Casilla came out of his area then retreated, leaving Cooper to hurriedly attempt to clear, and the ball squirted between the two of them to leave Marriott to find an open goal with his first touch. It was not the conclusion to the first half Leeds wanted, and when Casilla managed to leave his area again before half-time without properly giving Gaetano Berardi time to clear there were audible grumbles from the fans behind his goal.

Gaetano Berardi lunges at Bradley Johnson to receive a second yellow card that proved a turning point in the tie.
Gaetano Berardi lunges at Bradley Johnson for a second yellow card that proved to be a turning point in the tie. Photograph: Nick Potts/PA

Plenty has been written in the last few days about the role momentum and confidence play in comebacks and Derby needed less than a minute of the second half to offer the latest evidence. Completely undaunted by the rousing rendition of Marching On Together that greeted the resumption of play Richard Keogh drove forward to find Mason Mount, who made room inside the area for a shot and scored only 38 seconds after the restart. He somehow produced an effort on target despite appearing to stumble in the attempt. Tellingly that was Derby’s second attempt on target of the evening, yet both had produced goals.

Leeds tried frantically to regain the lead, only to come up against some inspired Derby defending. Jayden Bogle cleared off the line from Phillips, Roos stood up to a fierce shot and when a follow-up came in at even greater velocity Malone bravely stuck his face in the way.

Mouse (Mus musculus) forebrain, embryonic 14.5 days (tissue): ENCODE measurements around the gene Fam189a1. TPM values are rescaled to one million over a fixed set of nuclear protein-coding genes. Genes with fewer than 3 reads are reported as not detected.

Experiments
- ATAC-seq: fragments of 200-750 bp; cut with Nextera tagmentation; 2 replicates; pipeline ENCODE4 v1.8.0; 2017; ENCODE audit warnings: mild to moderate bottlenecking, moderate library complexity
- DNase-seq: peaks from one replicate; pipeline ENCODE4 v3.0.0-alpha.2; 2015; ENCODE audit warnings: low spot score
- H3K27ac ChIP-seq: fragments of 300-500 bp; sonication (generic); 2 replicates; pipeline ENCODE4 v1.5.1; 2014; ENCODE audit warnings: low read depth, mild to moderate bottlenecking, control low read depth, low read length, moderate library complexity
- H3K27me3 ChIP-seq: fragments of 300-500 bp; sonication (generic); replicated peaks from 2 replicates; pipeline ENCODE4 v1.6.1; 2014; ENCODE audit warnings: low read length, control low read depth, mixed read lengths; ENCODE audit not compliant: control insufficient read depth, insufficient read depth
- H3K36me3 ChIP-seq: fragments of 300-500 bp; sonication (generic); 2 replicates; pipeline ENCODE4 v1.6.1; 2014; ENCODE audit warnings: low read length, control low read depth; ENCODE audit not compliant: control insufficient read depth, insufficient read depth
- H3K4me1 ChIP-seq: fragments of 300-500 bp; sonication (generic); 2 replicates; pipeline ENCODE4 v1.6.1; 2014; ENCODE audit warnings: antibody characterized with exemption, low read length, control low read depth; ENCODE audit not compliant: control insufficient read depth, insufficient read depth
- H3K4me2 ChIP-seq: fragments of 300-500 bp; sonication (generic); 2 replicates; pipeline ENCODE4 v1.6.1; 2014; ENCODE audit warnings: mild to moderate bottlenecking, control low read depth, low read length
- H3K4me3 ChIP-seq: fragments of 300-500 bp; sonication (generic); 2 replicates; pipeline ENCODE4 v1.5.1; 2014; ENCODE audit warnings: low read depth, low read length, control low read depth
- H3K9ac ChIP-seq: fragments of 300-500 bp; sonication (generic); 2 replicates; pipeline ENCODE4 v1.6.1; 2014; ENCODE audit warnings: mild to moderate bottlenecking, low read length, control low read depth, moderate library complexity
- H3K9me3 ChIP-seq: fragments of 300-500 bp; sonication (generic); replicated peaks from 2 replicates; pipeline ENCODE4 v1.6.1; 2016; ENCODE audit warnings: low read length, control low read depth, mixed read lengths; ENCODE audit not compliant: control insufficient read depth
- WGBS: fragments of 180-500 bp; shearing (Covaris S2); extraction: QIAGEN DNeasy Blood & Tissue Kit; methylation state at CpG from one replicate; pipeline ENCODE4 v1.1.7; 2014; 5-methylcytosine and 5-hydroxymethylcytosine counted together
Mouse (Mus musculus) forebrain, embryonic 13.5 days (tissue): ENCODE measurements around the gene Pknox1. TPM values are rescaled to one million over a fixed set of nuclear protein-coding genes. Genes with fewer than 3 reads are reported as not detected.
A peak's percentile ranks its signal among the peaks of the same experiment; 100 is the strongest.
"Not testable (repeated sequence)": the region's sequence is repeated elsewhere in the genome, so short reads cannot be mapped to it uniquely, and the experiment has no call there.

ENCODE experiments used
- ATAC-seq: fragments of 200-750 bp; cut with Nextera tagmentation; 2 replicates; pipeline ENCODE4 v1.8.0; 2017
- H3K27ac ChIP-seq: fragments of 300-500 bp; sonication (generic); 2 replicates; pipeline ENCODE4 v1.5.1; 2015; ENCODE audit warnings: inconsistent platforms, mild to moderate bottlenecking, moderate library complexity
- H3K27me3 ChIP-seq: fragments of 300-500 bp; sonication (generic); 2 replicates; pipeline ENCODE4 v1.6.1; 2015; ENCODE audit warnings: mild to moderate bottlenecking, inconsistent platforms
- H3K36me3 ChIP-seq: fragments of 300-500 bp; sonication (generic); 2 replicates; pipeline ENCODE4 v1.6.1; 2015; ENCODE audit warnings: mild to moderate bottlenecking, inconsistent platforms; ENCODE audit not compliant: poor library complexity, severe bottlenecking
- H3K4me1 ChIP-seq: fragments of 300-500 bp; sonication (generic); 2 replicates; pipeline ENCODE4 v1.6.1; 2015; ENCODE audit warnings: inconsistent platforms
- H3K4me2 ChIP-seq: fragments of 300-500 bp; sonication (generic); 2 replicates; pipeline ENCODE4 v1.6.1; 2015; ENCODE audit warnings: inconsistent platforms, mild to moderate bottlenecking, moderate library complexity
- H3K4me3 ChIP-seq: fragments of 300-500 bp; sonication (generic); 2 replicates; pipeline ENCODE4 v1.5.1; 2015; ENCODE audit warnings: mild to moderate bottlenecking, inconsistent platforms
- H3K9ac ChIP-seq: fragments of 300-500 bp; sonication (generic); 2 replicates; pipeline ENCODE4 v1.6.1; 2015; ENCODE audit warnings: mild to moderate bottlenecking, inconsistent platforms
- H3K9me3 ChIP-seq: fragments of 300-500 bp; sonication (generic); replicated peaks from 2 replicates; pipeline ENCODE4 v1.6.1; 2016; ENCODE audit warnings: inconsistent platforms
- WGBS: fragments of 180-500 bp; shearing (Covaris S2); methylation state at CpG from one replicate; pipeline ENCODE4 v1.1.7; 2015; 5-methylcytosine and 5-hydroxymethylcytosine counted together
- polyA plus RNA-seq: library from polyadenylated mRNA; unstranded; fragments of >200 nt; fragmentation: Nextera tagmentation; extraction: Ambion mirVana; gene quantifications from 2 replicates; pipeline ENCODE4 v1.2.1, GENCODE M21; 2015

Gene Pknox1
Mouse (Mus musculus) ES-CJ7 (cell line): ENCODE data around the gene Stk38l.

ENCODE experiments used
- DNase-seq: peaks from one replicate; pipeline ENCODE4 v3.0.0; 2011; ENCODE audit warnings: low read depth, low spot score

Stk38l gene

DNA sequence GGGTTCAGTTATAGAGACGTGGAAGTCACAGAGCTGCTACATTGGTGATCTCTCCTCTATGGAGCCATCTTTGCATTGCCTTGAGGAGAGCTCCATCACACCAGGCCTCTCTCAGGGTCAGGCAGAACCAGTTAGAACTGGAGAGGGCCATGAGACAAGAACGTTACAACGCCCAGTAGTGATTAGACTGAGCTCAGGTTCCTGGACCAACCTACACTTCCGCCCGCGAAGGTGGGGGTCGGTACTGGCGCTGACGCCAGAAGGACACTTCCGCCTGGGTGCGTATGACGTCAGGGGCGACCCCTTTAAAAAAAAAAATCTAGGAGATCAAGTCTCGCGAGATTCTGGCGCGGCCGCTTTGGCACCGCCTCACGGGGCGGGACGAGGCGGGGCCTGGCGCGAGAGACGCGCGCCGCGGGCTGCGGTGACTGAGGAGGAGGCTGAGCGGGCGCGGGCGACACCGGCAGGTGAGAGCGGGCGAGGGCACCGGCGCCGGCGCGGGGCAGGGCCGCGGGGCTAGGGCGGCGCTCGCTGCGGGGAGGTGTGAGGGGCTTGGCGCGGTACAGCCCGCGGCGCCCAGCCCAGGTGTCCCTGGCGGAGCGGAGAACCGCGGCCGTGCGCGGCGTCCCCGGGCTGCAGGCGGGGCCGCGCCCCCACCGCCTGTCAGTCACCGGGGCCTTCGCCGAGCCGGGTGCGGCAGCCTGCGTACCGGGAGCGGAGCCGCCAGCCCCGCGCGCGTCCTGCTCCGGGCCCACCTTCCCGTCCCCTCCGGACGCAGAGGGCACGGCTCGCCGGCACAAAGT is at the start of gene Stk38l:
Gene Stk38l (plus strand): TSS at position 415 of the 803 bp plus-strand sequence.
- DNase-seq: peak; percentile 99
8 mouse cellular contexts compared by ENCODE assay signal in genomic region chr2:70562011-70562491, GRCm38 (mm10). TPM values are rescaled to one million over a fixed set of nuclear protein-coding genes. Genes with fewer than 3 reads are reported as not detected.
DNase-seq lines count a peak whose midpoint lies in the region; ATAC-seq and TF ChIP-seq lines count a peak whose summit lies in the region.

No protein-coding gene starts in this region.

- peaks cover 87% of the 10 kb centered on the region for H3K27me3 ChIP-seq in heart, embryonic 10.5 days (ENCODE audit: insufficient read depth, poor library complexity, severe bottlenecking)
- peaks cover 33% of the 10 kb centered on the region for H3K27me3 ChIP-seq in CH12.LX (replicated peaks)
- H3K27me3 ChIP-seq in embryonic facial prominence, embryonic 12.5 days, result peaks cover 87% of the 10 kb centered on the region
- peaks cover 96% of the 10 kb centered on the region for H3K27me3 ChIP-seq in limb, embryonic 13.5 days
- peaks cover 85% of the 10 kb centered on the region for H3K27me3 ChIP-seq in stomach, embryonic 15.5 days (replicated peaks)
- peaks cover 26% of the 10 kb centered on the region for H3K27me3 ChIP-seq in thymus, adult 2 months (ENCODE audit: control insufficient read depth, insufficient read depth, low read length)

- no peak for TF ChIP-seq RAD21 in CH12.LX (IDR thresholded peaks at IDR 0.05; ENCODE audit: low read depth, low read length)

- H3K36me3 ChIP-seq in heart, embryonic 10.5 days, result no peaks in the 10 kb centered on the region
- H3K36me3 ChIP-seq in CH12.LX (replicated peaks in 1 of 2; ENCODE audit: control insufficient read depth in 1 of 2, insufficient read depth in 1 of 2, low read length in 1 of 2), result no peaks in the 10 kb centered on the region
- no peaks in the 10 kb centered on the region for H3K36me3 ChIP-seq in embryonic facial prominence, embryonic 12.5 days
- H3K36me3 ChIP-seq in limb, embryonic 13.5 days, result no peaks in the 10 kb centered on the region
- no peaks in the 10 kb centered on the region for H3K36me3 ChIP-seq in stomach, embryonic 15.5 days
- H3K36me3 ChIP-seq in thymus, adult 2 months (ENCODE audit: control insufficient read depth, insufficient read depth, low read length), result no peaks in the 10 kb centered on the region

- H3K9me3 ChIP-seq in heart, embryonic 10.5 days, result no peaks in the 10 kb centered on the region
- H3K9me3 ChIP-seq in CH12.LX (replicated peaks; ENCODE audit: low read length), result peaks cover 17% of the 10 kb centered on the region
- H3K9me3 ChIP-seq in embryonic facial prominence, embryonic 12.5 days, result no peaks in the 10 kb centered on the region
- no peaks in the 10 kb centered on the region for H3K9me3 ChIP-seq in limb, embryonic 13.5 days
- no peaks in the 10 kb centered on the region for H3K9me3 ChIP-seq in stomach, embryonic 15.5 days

The force was with Derby and the next time they went upfield they scored. Cooper received a booking for tugging Bennett’s shirt in the area and Wilson calmly stroked in the penalty. That made it 3-1 on the night and put Derby in front in the tie for the first time but they could hold on to the advantage for only five minutes.

Dallas took a neat return pass from Klich to burst into the area and beat Roos with a firmly struck low shot for his second goal.

Emotions were still running high and Berardi’s temper got the better of him as he was goaded into retaliation in the 78th minute to pick up a second yellow nine minutes after his first. The right-back punched the extendable tunnel in frustration as he left the pitch and Leeds had to see out the remainder of the game with 10 men.

Bogle had a penalty appeal turned down, Wilson struck a post when he really should have scored but finally, with five minutes left, Marriott closed the second half as he had ended the first, with a well-taken goal after Keogh won the ball to start the move and then produced the decisive pass to Marriott.

Malone earned a late dismissal for a second yellow, while Isiah Brown and Jack Clarke tested Roos in the closing seconds but the goalkeeper stood firm to leave Leeds on the floor.

• This article was amended on 17 May 2019 to remove an incorrect reference to “Roos stood up to a fierce shot from Bradley Johnson”. Johnson plays for Derby.